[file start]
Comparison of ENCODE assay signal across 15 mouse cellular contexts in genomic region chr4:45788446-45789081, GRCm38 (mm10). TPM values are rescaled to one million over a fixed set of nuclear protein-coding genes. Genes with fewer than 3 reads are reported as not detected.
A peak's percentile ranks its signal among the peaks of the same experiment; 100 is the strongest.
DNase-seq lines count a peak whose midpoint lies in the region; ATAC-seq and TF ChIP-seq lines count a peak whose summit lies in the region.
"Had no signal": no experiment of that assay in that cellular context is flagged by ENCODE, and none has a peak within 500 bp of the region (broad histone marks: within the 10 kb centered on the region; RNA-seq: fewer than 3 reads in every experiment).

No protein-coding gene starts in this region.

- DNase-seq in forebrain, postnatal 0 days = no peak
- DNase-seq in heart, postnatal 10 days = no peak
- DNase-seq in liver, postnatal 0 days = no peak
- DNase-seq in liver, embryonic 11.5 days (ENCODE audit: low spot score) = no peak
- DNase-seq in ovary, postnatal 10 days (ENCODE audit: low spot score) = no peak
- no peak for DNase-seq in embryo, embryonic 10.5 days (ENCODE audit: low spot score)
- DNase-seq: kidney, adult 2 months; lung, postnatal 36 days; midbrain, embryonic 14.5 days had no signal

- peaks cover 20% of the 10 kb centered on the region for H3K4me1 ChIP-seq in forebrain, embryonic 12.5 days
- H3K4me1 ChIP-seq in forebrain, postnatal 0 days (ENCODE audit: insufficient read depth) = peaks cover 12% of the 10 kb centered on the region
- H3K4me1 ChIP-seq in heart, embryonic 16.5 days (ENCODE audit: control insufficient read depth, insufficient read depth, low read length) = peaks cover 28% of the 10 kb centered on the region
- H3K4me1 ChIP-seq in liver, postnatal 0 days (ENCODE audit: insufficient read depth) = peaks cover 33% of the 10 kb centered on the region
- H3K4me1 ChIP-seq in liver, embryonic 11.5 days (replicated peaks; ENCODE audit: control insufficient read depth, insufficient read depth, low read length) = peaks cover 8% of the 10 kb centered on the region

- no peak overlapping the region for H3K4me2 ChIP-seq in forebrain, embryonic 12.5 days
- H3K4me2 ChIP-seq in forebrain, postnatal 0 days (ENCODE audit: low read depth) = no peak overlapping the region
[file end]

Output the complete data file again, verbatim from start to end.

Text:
Comparison of ENCODE assay signal across 15 mouse cellular contexts in genomic region chr4:45788446-45789081, GRCm38 (mm10). TPM values are rescaled to one million over a fixed set of nuclear protein-coding genes. Genes with fewer than 3 reads are reported as not detected.
A peak's percentile ranks its signal among the peaks of the same experiment; 100 is the strongest.
DNase-seq lines count a peak whose midpoint lies in the region; ATAC-seq and TF ChIP-seq lines count a peak whose summit lies in the region.
"Had no signal": no experiment of that assay in that cellular context is flagged by ENCODE, and none has a peak within 500 bp of the region (broad histone marks: within the 10 kb centered on the region; RNA-seq: fewer than 3 reads in every experiment).

No protein-coding gene starts in this region.

- DNase-seq in forebrain, postnatal 0 days = no peak
- DNase-seq in heart, postnatal 10 days = no peak
- DNase-seq in liver, postnatal 0 days = no peak
- DNase-seq in liver, embryonic 11.5 days (ENCODE audit: low spot score) = no peak
- DNase-seq in ovary, postnatal 10 days (ENCODE audit: low spot score) = no peak
- no peak for DNase-seq in embryo, embryonic 10.5 days (ENCODE audit: low spot score)
- DNase-seq: kidney, adult 2 months; lung, postnatal 36 days; midbrain, embryonic 14.5 days had no signal

- peaks cover 20% of the 10 kb centered on the region for H3K4me1 ChIP-seq in forebrain, embryonic 12.5 days
- H3K4me1 ChIP-seq in forebrain, postnatal 0 days (ENCODE audit: insufficient read depth) = peaks cover 12% of the 10 kb centered on the region
- H3K4me1 ChIP-seq in heart, embryonic 16.5 days (ENCODE audit: control insufficient read depth, insufficient read depth, low read length) = peaks cover 28% of the 10 kb centered on the region
- H3K4me1 ChIP-seq in liver, postnatal 0 days (ENCODE audit: insufficient read depth) = peaks cover 33% of the 10 kb centered on the region
- H3K4me1 ChIP-seq in liver, embryonic 11.5 days (replicated peaks; ENCODE audit: control insufficient read depth, insufficient read depth, low read length) = peaks cover 8% of the 10 kb centered on the region

- no peak overlapping the region for H3K4me2 ChIP-seq in forebrain, embryonic 12.5 days
- H3K4me2 ChIP-seq in forebrain, postnatal 0 days (ENCODE audit: low read depth) = no peak overlapping the region